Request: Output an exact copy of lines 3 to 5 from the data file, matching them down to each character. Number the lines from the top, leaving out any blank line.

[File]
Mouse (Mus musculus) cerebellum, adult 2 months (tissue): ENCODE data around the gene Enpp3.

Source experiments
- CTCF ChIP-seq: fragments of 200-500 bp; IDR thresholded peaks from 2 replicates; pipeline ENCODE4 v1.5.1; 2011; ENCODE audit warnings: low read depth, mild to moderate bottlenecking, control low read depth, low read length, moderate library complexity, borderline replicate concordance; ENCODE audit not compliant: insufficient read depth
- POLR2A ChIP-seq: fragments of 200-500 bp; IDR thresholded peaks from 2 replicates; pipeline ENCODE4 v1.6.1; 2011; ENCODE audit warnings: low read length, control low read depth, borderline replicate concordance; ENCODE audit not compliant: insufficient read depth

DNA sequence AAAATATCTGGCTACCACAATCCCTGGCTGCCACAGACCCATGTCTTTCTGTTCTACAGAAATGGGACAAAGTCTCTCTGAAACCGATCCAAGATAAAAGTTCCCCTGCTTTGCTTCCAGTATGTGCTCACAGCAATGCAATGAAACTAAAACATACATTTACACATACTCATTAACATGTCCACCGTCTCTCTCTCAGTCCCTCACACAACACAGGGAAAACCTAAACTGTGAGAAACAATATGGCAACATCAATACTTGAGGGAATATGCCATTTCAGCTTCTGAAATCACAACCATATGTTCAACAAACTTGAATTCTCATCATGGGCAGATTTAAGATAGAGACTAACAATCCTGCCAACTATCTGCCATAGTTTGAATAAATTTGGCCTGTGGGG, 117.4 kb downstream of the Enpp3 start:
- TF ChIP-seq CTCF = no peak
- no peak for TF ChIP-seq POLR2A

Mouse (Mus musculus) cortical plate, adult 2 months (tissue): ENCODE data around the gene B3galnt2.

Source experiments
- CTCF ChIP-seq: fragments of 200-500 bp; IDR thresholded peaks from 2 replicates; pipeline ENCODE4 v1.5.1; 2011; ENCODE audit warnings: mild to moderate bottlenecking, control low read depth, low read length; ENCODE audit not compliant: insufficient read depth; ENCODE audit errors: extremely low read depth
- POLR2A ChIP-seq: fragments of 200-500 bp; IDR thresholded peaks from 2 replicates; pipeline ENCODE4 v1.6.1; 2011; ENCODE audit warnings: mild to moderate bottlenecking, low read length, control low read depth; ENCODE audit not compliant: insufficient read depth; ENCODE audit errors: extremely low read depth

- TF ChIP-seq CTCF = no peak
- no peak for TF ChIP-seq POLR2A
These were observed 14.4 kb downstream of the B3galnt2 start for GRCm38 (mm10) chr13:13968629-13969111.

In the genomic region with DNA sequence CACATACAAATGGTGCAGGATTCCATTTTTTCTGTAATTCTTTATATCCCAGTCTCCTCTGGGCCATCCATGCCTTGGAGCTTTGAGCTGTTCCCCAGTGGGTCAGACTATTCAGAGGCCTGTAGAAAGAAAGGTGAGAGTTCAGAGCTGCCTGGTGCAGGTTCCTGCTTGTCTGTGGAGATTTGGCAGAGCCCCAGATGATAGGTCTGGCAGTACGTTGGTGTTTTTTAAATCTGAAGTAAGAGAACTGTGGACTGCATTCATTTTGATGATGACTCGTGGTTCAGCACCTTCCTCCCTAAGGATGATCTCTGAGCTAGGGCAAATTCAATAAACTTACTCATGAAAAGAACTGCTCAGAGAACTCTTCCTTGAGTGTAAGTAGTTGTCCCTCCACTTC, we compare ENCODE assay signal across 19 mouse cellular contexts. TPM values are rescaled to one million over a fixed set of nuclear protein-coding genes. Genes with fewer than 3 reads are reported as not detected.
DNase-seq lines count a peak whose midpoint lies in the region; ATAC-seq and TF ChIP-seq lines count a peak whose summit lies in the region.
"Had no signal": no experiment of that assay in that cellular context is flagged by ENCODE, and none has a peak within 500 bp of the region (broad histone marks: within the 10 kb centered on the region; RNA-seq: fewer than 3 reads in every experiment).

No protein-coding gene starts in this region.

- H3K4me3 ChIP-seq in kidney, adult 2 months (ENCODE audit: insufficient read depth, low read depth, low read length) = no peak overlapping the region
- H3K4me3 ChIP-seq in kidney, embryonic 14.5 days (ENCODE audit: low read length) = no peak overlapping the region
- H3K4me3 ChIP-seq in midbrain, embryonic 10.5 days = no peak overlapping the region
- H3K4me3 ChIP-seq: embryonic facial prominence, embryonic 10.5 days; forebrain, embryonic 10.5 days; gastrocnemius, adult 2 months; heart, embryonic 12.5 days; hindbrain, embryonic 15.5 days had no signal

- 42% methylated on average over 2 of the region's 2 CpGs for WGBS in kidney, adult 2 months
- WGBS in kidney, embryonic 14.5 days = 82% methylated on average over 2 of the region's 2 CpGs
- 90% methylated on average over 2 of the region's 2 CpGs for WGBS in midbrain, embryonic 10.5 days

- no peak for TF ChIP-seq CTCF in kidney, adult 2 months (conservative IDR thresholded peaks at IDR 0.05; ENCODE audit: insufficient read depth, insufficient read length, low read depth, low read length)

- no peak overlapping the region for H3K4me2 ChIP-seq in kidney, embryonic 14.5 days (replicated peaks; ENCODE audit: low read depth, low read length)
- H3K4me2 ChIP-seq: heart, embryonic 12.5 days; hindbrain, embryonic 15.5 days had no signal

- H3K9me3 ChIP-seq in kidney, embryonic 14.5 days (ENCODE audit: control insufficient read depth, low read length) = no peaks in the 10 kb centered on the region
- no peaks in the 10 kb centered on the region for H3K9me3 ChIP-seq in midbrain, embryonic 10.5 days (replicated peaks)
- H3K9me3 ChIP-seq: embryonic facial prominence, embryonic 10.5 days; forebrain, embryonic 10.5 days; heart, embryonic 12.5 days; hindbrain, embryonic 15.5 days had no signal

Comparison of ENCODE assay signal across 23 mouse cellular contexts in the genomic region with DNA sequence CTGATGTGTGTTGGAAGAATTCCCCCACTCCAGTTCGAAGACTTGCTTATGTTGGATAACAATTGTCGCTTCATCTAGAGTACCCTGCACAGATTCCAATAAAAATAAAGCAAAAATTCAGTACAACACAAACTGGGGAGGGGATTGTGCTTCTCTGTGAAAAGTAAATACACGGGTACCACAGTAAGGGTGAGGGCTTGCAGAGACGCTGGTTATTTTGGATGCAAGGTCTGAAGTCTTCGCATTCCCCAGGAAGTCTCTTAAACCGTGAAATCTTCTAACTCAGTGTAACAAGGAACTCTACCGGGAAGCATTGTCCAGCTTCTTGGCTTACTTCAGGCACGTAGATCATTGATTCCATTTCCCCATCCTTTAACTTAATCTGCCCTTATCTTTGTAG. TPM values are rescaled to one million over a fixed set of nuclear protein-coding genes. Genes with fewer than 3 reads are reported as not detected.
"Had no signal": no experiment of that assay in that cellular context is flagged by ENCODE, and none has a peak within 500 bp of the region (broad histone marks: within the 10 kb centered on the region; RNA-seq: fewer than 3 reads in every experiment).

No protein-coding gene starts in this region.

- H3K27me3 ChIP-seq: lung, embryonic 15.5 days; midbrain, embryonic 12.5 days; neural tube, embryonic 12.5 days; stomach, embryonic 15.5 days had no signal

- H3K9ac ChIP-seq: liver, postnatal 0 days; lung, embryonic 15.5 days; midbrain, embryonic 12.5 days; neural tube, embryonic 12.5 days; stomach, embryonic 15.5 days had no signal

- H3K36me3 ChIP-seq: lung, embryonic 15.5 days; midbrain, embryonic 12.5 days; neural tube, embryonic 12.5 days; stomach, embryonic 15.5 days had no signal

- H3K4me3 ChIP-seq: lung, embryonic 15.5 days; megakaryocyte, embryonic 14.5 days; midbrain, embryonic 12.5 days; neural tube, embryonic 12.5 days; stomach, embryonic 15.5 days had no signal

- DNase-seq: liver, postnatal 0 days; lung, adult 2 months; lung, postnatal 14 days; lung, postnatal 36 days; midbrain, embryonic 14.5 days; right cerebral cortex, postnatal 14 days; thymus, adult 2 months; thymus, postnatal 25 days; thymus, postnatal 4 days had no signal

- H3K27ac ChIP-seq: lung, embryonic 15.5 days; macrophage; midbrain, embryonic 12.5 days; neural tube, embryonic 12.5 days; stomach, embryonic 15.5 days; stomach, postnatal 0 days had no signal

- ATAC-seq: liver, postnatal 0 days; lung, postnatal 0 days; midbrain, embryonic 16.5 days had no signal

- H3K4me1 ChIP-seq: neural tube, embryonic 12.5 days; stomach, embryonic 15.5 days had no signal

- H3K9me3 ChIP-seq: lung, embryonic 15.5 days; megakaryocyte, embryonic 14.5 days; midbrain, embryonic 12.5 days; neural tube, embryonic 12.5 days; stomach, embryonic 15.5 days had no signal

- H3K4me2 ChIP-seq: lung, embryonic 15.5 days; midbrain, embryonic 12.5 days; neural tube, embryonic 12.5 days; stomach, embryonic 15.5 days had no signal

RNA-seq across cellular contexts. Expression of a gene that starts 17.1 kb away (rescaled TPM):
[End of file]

- CTCF ChIP-seq: fragments of 200-500 bp; IDR thresholded peaks from 2 replicates; pipeline ENCODE4 v1.5.1; 2011; ENCODE audit warnings: low read depth, mild to moderate bottlenecking, control low read depth, low read length, moderate library complexity, borderline replicate concordance; ENCODE audit not compliant: insufficient read depth
- POLR2A ChIP-seq: fragments of 200-500 bp; IDR thresholded peaks from 2 replicates; pipeline ENCODE4 v1.6.1; 2011; ENCODE audit warnings: low read length, control low read depth, borderline replicate concordance; ENCODE audit not compliant: insufficient read depth

DNA sequence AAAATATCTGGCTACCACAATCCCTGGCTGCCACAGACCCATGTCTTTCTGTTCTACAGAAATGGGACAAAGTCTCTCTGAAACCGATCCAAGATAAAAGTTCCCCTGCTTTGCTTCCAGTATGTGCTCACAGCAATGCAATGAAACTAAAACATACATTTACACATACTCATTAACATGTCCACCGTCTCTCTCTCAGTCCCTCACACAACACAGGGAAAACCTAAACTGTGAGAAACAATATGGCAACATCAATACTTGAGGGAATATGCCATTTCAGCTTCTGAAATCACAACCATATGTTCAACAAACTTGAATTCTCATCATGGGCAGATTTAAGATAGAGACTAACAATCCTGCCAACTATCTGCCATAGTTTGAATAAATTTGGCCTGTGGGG, 117.4 kb downstream of the Enpp3 start: